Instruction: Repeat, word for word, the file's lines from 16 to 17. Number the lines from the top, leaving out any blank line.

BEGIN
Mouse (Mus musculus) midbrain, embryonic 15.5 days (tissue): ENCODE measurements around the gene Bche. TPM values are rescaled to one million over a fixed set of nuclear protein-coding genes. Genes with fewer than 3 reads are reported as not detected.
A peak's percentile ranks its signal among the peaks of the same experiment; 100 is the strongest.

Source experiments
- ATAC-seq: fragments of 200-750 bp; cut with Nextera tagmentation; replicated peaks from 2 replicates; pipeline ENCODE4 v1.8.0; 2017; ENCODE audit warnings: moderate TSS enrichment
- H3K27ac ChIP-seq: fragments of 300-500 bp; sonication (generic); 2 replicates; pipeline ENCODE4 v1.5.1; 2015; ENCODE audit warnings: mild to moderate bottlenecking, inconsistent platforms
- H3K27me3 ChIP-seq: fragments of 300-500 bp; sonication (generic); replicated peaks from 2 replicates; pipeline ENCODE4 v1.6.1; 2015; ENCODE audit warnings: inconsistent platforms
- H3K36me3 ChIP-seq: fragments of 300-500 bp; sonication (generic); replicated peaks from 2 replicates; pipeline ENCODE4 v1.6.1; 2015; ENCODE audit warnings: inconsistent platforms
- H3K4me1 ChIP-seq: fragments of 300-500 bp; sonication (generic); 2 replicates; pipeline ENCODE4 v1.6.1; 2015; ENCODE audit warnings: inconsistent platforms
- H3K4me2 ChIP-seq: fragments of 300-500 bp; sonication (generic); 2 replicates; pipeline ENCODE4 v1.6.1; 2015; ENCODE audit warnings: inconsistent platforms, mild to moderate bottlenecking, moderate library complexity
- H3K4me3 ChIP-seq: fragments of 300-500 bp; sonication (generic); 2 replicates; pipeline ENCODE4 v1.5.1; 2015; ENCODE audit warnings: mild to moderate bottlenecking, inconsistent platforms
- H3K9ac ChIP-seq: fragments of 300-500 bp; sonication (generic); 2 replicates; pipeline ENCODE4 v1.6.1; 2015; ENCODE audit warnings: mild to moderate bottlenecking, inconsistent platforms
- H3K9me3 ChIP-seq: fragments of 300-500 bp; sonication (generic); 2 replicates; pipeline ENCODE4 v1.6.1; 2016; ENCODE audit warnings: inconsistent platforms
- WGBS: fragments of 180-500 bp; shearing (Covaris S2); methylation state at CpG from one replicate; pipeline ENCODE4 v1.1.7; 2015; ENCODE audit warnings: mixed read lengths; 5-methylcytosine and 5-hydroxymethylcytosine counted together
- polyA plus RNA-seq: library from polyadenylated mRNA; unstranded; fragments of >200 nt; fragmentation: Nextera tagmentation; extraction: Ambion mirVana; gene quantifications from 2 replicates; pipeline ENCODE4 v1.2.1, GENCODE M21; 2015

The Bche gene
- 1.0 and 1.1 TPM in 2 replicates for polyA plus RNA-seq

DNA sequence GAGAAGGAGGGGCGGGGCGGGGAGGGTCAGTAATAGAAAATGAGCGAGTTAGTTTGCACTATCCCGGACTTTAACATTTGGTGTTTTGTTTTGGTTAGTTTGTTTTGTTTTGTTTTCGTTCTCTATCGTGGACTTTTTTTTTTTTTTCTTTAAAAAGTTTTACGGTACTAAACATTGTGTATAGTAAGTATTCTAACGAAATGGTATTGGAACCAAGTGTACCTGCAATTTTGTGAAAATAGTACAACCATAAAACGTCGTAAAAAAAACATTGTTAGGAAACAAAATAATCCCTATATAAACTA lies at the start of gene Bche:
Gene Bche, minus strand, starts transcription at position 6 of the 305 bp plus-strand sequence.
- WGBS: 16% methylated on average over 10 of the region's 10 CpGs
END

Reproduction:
- 1.0 and 1.1 TPM in 2 replicates for polyA plus RNA-seq

DNA sequence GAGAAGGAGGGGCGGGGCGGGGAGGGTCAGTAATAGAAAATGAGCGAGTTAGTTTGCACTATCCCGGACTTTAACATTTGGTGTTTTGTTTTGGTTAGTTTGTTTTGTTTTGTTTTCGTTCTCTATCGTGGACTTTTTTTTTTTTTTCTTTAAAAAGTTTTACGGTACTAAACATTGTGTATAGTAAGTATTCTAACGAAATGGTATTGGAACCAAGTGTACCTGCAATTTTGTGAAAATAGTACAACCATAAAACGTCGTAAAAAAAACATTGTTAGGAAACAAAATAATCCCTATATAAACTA lies at the start of gene Bche: